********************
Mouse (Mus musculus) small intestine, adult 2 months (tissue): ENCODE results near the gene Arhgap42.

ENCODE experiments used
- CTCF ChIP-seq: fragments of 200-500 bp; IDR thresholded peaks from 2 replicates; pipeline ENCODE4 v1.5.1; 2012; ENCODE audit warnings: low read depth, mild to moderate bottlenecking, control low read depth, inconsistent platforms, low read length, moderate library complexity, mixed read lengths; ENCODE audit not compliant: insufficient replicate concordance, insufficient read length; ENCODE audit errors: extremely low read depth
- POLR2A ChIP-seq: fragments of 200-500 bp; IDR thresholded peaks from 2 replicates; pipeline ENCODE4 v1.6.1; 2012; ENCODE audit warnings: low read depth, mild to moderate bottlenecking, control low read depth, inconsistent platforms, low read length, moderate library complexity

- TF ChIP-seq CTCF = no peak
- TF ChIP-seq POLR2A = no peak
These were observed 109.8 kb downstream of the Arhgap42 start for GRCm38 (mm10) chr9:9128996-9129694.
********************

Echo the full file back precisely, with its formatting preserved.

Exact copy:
Mouse (Mus musculus) small intestine, adult 2 months (tissue): ENCODE results near the gene Arhgap42.

ENCODE experiments used
- CTCF ChIP-seq: fragments of 200-500 bp; IDR thresholded peaks from 2 replicates; pipeline ENCODE4 v1.5.1; 2012; ENCODE audit warnings: low read depth, mild to moderate bottlenecking, control low read depth, inconsistent platforms, low read length, moderate library complexity, mixed read lengths; ENCODE audit not compliant: insufficient replicate concordance, insufficient read length; ENCODE audit errors: extremely low read depth
- POLR2A ChIP-seq: fragments of 200-500 bp; IDR thresholded peaks from 2 replicates; pipeline ENCODE4 v1.6.1; 2012; ENCODE audit warnings: low read depth, mild to moderate bottlenecking, control low read depth, inconsistent platforms, low read length, moderate library complexity

- TF ChIP-seq CTCF = no peak
- TF ChIP-seq POLR2A = no peak
These were observed 109.8 kb downstream of the Arhgap42 start for GRCm38 (mm10) chr9:9128996-9129694.